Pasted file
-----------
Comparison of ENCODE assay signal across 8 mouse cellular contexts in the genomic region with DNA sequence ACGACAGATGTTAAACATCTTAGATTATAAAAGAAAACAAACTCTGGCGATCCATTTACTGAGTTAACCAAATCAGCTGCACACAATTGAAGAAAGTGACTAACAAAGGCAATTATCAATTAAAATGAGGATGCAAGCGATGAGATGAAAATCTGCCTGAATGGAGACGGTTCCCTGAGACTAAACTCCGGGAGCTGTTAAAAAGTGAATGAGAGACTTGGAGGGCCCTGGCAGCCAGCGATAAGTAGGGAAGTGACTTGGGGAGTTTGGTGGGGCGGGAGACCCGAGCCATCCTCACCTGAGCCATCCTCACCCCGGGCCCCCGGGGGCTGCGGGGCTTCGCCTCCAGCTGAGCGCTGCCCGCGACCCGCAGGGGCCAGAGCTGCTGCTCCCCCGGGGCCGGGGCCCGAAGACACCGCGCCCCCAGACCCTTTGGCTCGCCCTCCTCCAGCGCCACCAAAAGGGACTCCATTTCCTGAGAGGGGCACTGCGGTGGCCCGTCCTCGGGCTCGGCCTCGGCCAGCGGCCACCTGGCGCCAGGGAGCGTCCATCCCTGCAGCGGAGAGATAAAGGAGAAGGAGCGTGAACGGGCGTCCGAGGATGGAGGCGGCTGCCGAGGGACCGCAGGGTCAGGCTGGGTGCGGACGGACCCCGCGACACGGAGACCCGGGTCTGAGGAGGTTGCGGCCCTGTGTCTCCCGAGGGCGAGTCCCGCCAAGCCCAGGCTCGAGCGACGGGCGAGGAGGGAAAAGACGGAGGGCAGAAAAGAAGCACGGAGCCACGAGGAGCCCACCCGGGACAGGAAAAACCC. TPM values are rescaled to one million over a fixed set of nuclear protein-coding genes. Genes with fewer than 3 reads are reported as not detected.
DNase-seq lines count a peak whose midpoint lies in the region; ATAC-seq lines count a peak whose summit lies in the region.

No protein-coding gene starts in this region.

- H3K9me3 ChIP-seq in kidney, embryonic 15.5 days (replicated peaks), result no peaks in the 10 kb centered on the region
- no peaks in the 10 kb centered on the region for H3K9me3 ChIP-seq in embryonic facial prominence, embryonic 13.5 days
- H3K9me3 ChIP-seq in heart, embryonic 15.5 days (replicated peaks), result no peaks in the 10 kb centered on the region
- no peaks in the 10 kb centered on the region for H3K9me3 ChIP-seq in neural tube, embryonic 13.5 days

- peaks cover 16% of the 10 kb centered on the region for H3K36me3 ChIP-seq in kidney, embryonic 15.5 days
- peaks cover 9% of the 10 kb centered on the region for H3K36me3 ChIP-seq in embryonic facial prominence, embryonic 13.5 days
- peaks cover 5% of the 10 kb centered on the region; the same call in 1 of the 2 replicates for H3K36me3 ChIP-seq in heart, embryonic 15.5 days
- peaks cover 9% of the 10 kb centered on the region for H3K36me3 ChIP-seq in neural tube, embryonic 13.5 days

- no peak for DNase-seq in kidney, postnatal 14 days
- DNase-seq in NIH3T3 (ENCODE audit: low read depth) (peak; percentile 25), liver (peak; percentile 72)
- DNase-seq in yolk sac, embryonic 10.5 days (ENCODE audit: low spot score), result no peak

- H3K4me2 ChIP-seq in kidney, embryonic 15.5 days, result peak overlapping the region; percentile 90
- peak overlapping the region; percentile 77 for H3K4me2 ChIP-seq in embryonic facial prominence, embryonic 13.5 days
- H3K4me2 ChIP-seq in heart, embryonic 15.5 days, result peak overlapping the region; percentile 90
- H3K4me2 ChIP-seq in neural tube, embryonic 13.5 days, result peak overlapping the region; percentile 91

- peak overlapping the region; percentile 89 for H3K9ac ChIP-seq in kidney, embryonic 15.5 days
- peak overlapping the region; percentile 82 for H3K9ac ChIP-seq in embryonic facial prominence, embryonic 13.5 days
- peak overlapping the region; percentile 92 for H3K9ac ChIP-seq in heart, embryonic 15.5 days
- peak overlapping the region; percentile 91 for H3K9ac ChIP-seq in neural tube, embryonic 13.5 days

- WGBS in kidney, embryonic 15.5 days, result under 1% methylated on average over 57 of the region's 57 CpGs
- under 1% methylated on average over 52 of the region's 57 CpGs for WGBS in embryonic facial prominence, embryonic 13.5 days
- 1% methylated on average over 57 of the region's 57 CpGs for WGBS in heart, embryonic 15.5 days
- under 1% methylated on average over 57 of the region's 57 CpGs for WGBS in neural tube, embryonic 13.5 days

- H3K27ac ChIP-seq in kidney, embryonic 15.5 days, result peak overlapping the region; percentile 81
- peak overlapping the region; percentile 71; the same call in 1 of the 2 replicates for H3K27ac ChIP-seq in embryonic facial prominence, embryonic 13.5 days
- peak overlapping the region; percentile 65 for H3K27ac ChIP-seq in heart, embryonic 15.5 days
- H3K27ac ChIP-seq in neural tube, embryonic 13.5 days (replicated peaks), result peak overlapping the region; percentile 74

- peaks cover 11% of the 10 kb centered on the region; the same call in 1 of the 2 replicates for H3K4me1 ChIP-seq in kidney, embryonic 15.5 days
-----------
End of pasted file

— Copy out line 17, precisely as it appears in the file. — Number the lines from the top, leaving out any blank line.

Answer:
- H3K4me2 ChIP-seq in heart, embryonic 15.5 days, result peak overlapping the region; percentile 90